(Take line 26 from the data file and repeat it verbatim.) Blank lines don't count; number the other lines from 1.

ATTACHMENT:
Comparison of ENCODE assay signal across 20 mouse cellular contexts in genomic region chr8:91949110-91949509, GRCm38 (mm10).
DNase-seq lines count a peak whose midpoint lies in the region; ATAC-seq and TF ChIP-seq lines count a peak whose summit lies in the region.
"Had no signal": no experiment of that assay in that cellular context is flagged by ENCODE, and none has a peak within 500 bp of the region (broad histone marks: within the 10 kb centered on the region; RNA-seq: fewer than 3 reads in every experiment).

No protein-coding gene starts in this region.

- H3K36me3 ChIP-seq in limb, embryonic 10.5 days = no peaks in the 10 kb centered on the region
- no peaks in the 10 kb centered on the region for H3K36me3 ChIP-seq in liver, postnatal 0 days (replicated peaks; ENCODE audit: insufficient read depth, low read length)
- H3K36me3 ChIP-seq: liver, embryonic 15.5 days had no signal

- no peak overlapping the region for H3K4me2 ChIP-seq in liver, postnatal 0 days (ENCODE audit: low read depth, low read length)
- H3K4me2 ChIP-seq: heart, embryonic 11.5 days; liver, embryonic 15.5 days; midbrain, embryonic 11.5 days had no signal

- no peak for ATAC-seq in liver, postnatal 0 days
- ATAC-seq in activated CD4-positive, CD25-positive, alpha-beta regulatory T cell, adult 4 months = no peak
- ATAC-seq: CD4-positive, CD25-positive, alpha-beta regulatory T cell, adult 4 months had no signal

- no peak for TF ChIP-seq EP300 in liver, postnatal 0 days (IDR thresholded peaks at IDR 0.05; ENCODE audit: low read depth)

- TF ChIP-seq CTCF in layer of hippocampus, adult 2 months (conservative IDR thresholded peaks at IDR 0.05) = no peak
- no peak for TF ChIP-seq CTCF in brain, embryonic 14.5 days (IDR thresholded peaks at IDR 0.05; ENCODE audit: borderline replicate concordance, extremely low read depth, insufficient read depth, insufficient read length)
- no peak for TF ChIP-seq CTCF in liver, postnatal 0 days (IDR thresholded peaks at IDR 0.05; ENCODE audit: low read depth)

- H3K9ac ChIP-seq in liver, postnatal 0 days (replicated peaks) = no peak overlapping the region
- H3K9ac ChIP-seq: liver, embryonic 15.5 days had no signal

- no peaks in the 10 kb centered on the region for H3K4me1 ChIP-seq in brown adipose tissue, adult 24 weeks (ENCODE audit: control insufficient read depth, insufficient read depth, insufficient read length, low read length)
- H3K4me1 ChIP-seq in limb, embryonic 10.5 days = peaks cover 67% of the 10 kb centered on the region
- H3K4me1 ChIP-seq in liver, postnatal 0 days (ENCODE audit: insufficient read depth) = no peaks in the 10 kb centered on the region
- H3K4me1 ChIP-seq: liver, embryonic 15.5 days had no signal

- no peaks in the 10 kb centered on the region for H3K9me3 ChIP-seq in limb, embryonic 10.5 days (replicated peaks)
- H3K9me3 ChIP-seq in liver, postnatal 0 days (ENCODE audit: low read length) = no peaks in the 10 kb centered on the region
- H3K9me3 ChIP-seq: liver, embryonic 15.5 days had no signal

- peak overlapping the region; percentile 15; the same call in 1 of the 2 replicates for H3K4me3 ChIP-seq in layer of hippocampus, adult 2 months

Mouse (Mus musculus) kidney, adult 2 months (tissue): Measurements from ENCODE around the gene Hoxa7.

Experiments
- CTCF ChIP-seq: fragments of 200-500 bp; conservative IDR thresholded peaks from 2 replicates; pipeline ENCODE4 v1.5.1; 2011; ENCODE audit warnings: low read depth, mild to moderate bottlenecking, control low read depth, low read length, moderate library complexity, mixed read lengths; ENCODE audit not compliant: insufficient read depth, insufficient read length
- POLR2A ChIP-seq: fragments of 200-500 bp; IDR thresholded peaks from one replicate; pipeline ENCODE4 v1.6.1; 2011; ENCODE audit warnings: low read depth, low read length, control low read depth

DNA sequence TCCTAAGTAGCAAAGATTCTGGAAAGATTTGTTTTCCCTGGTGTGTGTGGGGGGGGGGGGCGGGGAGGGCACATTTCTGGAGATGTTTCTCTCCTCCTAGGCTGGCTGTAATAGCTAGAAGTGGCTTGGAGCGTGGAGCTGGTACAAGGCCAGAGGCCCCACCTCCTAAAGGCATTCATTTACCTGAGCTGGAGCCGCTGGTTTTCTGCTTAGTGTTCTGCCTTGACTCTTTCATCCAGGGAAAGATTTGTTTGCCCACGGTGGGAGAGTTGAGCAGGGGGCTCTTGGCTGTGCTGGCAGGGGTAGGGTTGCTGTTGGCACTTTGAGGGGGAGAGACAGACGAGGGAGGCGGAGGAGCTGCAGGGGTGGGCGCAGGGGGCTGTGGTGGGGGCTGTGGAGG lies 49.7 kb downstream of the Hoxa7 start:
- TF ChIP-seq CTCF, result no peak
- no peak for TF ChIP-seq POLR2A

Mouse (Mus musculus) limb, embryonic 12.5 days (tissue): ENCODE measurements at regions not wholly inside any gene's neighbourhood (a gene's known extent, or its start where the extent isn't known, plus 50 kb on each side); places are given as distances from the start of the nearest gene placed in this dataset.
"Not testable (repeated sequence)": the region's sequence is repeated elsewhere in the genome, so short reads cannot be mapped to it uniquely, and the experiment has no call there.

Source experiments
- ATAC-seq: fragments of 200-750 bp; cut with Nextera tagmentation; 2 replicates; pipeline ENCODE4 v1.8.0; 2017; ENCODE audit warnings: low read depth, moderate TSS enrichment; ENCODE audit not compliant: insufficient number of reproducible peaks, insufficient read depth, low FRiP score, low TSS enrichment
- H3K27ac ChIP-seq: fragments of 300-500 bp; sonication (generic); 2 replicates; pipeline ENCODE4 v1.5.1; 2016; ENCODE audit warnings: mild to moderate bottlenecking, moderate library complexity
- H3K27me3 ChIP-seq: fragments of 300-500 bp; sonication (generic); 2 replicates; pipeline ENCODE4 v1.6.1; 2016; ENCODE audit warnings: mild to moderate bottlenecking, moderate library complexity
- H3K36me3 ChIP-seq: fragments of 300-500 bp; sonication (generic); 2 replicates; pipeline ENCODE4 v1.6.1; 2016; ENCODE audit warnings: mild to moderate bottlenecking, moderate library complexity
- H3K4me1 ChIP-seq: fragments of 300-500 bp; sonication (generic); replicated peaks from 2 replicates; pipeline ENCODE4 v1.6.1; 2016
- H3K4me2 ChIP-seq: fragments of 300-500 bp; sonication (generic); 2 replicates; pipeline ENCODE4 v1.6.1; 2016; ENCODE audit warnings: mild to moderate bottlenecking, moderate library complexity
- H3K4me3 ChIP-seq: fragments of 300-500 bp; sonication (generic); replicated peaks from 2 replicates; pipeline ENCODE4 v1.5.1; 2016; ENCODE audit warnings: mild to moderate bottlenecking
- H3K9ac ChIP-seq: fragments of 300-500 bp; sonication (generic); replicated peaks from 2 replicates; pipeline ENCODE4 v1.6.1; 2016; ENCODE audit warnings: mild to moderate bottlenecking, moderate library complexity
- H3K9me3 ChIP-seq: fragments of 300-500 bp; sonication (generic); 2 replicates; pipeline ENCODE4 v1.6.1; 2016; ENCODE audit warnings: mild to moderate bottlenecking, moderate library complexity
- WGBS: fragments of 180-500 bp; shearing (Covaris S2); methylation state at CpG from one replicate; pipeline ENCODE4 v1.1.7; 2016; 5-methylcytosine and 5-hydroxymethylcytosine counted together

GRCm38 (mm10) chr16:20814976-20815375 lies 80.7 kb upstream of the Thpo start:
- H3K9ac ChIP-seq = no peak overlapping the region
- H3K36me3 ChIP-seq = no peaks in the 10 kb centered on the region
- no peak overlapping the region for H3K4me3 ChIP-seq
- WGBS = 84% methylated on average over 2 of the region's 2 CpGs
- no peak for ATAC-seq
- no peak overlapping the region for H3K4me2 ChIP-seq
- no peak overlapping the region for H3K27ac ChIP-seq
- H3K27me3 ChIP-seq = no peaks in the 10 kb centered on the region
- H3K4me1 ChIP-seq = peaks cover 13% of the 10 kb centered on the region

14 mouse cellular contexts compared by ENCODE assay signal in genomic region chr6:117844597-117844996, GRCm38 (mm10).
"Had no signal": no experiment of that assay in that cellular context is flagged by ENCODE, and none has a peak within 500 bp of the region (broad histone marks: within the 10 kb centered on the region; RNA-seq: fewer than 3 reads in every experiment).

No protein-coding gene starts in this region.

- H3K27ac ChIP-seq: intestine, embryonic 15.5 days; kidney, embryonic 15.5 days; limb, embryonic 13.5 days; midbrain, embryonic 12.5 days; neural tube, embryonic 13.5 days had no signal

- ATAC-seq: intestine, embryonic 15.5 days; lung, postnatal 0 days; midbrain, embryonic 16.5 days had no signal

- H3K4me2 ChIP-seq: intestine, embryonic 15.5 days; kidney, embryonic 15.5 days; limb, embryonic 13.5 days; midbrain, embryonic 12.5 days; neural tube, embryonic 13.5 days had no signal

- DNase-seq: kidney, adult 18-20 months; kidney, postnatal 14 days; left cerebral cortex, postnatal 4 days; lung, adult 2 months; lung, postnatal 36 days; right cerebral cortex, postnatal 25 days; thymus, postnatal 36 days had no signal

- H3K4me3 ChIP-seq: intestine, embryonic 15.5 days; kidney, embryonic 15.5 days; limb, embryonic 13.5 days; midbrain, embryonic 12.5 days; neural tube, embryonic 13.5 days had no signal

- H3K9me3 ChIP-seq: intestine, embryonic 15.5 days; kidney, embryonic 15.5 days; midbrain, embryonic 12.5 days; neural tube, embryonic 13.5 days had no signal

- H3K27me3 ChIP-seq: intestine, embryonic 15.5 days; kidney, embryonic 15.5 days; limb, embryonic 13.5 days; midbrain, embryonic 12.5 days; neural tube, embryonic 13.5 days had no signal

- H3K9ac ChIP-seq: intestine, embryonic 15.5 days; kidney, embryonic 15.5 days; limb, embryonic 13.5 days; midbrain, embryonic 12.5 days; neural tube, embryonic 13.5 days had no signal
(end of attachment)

- peak overlapping the region; percentile 15; the same call in 1 of the 2 replicates for H3K4me3 ChIP-seq in layer of hippocampus, adult 2 months